In the 1930s, the U.S. government sent color-coded maps to mortgage lenders that wound up determining which sections of Chicago prospered and which declined. Areas inhabited predominantly by Black people were shaded red and deemed too risky for federally insured home loans. “My whole existence is a result of that map,” says artist Amanda Williams, whose work is at once political, playful, and joyous. She grew up in Auburn Gresham, one of those redlined neighborhoods, and she saw the systemic imprint each time she crossed Western Avenue or journeyed to school in Hyde Park. It was like stepping through a portal into an alternative reality of neighborhoods that, unlike her own, were able to accumulate wealth and services.
“This sets a new history about neighborliness, civic engagement.”
Redefining Redlining, her transformative public art project, takes on the continuing legacy of that map. In the fall of 2022, Williams orchestrated the planting of 100,000 tulips on connecting vacant lots at the corner of East 53rd Street and South Prairie Avenue, not far from where she now lives in Bronzeville. The block had come to look disturbingly like an actual prairie, with more than 20 properties torn down over the years. The bulbs filled in their footprints. Using color to explore both aesthetics and racial identity has been a hallmark of Williams’s art. She emerged in the mid-2010s with Color(ed) Theory, in which she repainted eight vacant homes on the South Side slated for demolition, coating each of them with a single color evoking her sense of place (Harold’s Chicken Shack red, Pink Oil Moisturizer). “So when you think about color value,” says Williams, who was trained as an architect, “it explodes my mind.”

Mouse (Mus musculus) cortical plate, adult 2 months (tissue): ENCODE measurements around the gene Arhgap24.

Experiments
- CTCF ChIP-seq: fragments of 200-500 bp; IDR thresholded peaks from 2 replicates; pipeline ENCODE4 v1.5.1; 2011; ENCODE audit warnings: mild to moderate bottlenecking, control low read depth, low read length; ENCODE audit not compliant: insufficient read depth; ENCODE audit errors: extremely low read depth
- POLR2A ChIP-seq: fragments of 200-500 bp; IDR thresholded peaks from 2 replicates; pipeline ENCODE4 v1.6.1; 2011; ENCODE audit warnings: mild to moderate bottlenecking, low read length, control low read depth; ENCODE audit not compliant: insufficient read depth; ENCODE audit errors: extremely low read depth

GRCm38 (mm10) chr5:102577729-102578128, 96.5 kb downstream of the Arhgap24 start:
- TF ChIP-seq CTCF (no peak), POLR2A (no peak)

This spring, the 100,000 tulips bloomed, a sea of lush red re-creating the redlining map, life size. It felt like a reckoning, exposing a history of injustice. Visually, it was stunning — something for the people who live in that community to admire. “They can look down and see beauty,” Williams says. Redefining Redlining was also a celebratory coming together, as 450 people helped plant the bulbs. “This sets a new history about neighborliness, civic engagement,” Williams says. And each spring, the tulips will bloom again.
Written by: Ben Austen